Search Images Maps Play YouTube News Gmail Drive More »
Sign in
Screen reader users: click this link for accessible mode. Accessible mode has the same essential features but works better with your reader.


  1. Advanced Patent Search
Publication numberUS3754861 A
Publication typeGrant
Publication dateAug 28, 1973
Filing dateAug 9, 1971
Priority dateAug 9, 1971
Publication numberUS 3754861 A, US 3754861A, US-A-3754861, US3754861 A, US3754861A
InventorsSadahiro J
Original AssigneeDaito Match Kogyo K K
Export CitationBiBTeX, EndNote, RefMan
External Links: USPTO, USPTO Assignment, Espacenet
Formed solid fumigant with an ignition head
US 3754861 A
Abstract  available in
Previous page
Next page
Claims  available in
Description  (OCR text may contain errors)

United v States Patent 1191 I Sadahiro" Aug. 28, 1973 1 FORMED SOLID FUMIGANT WITH AN 2,720,012 10/1955 Lilly et a1 21/111' 2,770,854 11/1956 Miszeika .1 21/116 IGNITION HEAD 2,700,011 1/1955 Taylor 424/40 Junichi Sadahiro, Hyogo, Japan Daito Match Kogyo Kabushiki Kaisha, l-lyogo-ken, Japan Filed: Aug. 9, 1971 Appl. No.: 169,939



Topjian .1., 21/1 11 Primary Examiner-Joseph Scovronek Attorney-Eliot S. Gerber 57 ABSTRACT 1 Claim, 3 Drawing Figures 'Pmiminmsze Ian 3.754.861

INVENTOR. 'wv I c All SAD/H0196 FORMED SOLID FUMIGANT WITH AN IGNITION HEAD This invention relates to a formed solid fumigant, of the type used for incense, insecticide and the like, and more particularly to a formed solid fumigant having an ignition head formed on its tip portion.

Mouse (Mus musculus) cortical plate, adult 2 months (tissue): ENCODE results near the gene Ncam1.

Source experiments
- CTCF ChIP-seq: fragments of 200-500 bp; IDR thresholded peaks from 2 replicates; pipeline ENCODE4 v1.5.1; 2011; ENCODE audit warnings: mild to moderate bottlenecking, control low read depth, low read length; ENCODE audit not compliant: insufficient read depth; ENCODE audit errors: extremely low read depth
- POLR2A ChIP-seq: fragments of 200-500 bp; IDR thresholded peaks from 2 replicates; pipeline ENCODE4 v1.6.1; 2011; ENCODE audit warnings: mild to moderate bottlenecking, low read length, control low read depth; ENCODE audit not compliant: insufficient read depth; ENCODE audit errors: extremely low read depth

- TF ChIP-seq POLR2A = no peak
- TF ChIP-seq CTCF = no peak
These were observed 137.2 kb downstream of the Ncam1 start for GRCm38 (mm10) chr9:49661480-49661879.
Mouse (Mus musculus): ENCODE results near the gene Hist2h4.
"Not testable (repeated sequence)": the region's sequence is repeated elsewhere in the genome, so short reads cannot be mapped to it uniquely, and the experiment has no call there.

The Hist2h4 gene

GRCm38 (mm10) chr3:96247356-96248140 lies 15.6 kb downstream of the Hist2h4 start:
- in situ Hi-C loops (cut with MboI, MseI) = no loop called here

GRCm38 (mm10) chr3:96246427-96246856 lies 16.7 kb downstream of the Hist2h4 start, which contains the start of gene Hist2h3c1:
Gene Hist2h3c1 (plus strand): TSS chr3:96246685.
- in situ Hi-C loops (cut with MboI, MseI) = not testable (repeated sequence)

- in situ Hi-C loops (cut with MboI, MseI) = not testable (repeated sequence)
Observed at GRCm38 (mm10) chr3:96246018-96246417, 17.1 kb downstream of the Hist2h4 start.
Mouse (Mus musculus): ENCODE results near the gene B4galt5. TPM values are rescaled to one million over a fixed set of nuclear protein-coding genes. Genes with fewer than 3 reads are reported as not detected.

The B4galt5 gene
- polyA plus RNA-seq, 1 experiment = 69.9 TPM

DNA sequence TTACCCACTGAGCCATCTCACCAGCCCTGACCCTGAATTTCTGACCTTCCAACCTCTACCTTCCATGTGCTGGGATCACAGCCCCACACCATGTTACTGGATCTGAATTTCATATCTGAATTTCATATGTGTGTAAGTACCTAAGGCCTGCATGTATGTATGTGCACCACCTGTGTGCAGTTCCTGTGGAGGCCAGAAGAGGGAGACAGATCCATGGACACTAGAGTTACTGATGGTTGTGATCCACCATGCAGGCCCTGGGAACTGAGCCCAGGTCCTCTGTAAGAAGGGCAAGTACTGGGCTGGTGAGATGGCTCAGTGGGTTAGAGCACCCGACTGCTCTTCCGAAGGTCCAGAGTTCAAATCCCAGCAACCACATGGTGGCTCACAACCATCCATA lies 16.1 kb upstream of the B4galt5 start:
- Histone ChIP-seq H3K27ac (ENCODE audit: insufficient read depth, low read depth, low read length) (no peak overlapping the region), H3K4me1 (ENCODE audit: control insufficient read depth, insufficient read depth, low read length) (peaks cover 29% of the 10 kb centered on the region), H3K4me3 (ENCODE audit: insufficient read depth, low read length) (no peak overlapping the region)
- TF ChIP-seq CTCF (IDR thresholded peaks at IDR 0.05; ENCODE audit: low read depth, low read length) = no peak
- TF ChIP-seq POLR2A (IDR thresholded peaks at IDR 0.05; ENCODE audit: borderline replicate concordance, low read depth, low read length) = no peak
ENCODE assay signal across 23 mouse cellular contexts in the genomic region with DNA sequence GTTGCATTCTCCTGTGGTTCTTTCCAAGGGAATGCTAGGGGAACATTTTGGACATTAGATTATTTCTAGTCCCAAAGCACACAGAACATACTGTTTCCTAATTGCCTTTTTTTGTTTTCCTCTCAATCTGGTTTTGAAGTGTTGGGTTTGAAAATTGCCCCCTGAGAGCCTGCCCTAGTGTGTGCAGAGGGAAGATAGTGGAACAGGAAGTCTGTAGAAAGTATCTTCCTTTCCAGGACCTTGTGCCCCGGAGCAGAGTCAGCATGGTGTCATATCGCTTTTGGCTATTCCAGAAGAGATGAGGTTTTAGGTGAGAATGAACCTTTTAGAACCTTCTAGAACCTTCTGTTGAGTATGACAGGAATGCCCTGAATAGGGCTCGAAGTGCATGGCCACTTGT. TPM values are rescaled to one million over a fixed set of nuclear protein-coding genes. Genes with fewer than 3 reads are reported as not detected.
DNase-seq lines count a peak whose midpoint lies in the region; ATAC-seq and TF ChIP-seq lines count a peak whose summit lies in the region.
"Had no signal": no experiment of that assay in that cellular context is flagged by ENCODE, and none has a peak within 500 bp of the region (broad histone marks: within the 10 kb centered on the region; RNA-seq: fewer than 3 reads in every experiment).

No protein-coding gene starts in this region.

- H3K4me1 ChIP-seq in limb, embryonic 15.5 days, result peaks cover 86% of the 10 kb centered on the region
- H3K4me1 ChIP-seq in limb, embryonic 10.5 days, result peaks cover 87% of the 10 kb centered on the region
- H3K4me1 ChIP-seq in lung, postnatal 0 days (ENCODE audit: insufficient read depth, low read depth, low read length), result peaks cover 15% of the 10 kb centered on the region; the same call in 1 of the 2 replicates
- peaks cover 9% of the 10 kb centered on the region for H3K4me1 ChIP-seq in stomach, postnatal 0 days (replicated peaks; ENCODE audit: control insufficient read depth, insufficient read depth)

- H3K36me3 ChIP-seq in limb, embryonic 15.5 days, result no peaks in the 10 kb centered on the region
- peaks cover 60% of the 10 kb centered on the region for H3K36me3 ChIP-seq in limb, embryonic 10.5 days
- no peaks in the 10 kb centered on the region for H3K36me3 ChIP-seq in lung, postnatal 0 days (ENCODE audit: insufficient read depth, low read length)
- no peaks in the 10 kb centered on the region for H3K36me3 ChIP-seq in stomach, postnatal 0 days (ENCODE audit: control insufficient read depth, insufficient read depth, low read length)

It is known to use a solid fumigant as an insecticide for killing vermins, such as mosquitoes and other insects. The effective ingredients of such fumigants include pyrethrin, which is extracted from pyrethrum. cinerariaefolium, allethrin and the like. 1 A solid fumigant used for incense is also known. Such a solid perfume may be formed from a mixture of fragrant wood powder, a little potassium nitrate, a desired amount of perfume, and rubber latex. It is also known to provide an ignition head at such solid fumigants tip portion so as to omit using a match or lighter to ignite it. But such conventional fumigant is often broken from its tip portion when it is held between fingers and the ignition head is struck, to ignite it, against the striking surface of a match box.

Frequently, the fumigants main body is not succeedingly set on fire after the ignition of the head because the main body is hard, to prevent it from breaking easily.

An objective of the present invention is to provide a fumigant which will be positively set on fire after the combusition of an ignition head.

Another object is to provide a fumigant which is not breakable even if it is made relatively soft.

According to the present invention, a fumigant body is covered at its tip portion with a layer on which an ignition head is provided. The layer serves to elevate the temperature of the ignition fire and, thereby, ignite the layer 2 covering the tip portion of the fumigant body 3,

and an ignition head 1 formed on the layer 2.

As shown in. FIGS. 1 to 3, the form of the fumigant body 3 can be variously formed according to the desired length of burning time. When it is desired to burn for about less than 10 minutes, astick-form fumigant, as shown in FIG. 1, may be adopted. In the coneform fumigant in FIG. 2, the bottom has a dimension of 4 cm and the height is 2.5 cm., and the burning time is from 10 to 15 minutes. When a fumigant is formed, as

a coil in FIG. 3, it can be continuously burned and fumigated for 6 to 8 hours.

When used as an insecticide, for example, for killing mosquitoes, the fumigant body 3 is made by mixing fine powders of Japanese cedar, peppermint, and past with the main ingredient pyrethrum, adding potassium chlorate and potassium nitrate as an oxidizer, glass powder and lead oxide as regulating agent thereto, and forming the mixture to the desired shape by adhesives such as glue, starch, and synthetic resin.